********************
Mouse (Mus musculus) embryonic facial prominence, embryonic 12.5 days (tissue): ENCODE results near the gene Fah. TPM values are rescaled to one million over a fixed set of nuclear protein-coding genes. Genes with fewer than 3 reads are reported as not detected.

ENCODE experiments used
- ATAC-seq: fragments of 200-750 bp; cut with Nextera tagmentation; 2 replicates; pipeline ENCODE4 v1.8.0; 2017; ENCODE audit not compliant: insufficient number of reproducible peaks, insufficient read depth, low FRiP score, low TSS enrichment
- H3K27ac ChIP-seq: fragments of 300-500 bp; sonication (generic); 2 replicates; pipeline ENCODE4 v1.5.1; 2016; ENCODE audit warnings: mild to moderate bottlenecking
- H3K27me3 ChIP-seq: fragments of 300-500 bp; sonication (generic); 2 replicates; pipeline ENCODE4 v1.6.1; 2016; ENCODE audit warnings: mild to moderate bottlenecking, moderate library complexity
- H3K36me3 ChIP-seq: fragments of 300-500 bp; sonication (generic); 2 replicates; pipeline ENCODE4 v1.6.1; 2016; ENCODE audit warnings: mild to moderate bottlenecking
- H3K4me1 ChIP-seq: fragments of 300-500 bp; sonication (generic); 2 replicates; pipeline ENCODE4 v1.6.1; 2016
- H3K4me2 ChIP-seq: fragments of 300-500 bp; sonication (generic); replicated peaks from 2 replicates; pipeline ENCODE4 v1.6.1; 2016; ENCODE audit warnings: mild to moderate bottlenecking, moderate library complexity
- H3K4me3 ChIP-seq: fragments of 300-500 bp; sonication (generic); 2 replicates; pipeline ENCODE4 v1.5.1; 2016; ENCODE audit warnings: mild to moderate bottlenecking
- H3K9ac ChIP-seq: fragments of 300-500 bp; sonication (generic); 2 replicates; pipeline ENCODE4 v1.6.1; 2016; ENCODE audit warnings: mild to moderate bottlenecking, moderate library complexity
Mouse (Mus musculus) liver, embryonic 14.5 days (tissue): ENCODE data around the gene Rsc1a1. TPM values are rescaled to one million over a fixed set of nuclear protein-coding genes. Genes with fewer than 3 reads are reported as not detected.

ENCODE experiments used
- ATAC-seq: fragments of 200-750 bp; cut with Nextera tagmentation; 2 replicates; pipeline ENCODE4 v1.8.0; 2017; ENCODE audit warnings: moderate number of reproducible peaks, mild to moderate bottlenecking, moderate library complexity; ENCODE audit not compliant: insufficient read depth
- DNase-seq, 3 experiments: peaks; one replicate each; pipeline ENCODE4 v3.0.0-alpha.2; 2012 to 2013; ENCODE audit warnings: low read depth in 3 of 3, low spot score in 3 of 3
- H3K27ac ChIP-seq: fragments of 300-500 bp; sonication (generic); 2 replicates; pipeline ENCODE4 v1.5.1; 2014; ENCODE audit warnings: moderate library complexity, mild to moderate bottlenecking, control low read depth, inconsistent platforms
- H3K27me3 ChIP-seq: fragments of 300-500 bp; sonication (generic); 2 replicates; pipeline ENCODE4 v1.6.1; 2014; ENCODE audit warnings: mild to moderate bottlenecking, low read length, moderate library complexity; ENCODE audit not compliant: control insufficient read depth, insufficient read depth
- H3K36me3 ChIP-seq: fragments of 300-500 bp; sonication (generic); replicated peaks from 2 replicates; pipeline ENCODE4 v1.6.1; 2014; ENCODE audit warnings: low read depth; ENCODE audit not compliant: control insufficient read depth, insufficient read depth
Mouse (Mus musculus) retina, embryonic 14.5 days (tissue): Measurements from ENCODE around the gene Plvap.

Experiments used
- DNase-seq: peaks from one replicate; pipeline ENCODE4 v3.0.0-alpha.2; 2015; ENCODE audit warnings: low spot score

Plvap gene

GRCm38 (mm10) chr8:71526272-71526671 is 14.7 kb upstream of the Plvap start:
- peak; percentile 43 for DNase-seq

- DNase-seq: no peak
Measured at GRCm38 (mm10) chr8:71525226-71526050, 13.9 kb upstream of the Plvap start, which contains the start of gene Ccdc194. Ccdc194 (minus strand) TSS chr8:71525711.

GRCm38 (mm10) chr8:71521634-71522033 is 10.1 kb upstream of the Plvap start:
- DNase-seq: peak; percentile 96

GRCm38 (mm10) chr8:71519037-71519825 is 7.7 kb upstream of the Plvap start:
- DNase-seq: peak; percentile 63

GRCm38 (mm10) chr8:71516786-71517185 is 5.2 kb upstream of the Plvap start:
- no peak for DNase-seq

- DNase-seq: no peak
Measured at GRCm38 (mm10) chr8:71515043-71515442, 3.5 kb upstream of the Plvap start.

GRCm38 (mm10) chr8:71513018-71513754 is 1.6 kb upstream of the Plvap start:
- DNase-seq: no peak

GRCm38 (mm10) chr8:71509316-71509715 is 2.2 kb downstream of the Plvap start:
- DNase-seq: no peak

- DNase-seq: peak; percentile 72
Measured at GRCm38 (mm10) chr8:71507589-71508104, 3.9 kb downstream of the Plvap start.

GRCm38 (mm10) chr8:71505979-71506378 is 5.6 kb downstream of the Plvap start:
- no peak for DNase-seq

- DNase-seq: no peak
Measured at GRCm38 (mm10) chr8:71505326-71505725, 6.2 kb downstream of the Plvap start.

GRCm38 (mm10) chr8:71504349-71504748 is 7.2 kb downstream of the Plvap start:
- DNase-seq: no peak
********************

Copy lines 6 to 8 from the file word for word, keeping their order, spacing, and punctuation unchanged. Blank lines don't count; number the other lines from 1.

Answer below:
- H3K36me3 ChIP-seq: fragments of 300-500 bp; sonication (generic); 2 replicates; pipeline ENCODE4 v1.6.1; 2016; ENCODE audit warnings: mild to moderate bottlenecking
- H3K4me1 ChIP-seq: fragments of 300-500 bp; sonication (generic); 2 replicates; pipeline ENCODE4 v1.6.1; 2016
- H3K4me2 ChIP-seq: fragments of 300-500 bp; sonication (generic); replicated peaks from 2 replicates; pipeline ENCODE4 v1.6.1; 2016; ENCODE audit warnings: mild to moderate bottlenecking, moderate library complexity